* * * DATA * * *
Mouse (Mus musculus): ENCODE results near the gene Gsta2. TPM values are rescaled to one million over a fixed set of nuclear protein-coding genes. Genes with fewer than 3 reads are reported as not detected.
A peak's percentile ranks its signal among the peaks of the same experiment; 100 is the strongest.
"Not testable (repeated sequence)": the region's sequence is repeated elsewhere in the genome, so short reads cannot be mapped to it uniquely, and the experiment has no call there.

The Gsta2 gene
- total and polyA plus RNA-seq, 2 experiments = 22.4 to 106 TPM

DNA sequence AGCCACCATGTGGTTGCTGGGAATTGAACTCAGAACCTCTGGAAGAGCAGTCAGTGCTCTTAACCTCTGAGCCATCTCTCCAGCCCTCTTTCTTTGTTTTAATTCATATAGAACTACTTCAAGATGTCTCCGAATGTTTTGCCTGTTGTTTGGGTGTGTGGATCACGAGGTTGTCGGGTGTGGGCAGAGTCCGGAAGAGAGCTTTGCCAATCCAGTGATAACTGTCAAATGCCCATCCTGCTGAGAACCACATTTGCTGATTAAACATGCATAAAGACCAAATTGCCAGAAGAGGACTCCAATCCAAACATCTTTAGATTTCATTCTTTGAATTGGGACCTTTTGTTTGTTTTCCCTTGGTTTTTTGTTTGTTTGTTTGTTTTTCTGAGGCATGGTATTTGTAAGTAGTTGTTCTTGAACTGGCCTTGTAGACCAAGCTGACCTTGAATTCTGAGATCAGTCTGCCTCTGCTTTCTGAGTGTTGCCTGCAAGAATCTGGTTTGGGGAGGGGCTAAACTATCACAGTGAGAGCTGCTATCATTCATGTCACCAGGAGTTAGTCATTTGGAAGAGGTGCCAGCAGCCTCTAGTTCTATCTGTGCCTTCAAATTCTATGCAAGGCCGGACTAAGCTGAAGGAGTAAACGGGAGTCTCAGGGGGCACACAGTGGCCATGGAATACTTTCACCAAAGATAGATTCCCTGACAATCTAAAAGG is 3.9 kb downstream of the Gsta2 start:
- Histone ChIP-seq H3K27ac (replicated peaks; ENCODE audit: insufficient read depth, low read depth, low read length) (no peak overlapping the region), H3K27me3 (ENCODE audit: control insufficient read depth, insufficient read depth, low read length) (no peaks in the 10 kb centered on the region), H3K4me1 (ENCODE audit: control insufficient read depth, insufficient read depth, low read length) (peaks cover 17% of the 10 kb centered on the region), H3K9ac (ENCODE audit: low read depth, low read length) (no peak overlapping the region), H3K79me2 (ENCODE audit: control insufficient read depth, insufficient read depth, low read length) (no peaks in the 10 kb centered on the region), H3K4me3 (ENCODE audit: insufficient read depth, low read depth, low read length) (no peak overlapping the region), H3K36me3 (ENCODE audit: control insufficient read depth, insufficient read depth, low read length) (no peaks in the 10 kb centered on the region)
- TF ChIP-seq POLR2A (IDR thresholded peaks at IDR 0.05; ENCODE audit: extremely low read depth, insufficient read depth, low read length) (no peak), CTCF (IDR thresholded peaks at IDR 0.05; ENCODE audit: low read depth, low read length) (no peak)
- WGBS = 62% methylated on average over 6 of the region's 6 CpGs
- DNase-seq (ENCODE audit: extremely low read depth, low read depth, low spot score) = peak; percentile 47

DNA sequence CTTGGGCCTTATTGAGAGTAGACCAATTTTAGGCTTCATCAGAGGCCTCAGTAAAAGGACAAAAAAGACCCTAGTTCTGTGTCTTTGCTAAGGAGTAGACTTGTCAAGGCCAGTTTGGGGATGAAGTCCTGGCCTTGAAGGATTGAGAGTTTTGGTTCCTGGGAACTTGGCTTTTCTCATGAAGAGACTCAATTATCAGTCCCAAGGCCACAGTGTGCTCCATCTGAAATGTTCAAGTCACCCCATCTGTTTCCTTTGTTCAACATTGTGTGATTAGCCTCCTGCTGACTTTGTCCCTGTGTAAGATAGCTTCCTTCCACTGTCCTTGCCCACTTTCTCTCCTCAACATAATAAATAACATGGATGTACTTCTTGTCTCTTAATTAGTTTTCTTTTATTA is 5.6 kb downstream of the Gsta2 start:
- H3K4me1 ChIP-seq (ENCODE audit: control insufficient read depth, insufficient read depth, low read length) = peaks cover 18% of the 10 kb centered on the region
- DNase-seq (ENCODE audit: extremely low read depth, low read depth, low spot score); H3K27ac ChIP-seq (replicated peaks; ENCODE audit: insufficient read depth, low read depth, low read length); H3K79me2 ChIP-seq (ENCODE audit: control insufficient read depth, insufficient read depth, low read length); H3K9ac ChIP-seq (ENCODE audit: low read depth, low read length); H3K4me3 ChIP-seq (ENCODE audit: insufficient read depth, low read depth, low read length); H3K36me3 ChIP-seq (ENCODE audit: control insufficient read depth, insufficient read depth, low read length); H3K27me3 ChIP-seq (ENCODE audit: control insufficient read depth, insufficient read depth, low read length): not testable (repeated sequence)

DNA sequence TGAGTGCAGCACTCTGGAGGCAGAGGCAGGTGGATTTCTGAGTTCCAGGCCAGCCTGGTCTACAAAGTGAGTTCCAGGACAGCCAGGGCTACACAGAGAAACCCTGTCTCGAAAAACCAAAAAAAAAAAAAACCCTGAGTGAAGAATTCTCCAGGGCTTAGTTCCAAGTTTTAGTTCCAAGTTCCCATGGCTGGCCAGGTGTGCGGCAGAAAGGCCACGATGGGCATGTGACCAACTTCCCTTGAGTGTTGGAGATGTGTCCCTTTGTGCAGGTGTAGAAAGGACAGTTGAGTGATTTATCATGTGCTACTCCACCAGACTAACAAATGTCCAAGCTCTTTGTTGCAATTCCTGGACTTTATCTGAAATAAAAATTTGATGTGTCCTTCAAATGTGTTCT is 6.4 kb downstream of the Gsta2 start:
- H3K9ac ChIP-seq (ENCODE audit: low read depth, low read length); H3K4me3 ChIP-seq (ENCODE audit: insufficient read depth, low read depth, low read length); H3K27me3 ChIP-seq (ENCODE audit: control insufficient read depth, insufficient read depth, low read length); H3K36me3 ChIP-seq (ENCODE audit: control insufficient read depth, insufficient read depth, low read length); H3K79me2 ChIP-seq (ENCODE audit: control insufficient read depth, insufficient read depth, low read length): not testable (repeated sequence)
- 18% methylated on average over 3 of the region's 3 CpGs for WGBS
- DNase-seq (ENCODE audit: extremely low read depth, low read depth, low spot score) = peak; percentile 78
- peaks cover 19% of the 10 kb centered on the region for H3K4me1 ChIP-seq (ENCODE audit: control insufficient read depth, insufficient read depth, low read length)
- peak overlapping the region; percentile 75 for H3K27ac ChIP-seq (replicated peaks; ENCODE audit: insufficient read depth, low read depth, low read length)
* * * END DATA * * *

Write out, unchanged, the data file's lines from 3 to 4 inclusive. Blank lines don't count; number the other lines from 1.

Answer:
"Not testable (repeated sequence)": the region's sequence is repeated elsewhere in the genome, so short reads cannot be mapped to it uniquely, and the experiment has no call there.

The Gsta2 gene